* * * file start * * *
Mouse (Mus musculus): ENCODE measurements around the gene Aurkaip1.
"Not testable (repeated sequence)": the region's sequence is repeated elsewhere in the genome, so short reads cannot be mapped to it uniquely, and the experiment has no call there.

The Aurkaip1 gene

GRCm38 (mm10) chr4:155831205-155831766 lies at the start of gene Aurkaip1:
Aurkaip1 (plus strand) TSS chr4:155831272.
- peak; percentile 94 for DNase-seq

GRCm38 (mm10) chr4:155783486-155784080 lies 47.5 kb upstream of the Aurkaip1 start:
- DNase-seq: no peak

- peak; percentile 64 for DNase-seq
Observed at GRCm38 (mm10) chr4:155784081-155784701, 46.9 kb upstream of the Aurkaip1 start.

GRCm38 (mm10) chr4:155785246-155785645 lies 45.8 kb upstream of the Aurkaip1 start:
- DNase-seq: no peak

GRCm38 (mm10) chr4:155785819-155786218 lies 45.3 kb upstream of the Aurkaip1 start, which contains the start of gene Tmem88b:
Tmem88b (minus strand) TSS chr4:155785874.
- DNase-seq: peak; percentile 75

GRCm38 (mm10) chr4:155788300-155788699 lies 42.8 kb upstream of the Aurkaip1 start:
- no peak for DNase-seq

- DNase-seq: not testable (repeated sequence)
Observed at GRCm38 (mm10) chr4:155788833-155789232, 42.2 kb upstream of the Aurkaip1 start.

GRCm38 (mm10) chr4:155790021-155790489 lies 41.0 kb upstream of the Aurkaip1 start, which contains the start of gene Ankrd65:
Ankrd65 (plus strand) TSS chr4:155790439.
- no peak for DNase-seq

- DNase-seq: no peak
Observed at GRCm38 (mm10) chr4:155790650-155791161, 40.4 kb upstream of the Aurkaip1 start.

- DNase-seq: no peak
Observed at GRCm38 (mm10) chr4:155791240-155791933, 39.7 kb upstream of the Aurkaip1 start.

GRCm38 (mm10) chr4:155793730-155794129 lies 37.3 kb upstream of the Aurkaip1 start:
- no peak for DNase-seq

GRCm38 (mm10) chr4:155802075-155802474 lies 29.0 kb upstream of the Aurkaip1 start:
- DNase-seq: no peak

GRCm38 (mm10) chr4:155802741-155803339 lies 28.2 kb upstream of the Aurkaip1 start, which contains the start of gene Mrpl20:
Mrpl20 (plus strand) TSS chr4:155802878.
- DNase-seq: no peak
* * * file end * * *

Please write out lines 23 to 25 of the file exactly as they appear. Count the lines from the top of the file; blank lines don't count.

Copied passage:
- DNase-seq: no peak
Observed at GRCm38 (mm10) chr4:155790650-155791161, 40.4 kb upstream of the Aurkaip1 start.

- DNase-seq: no peak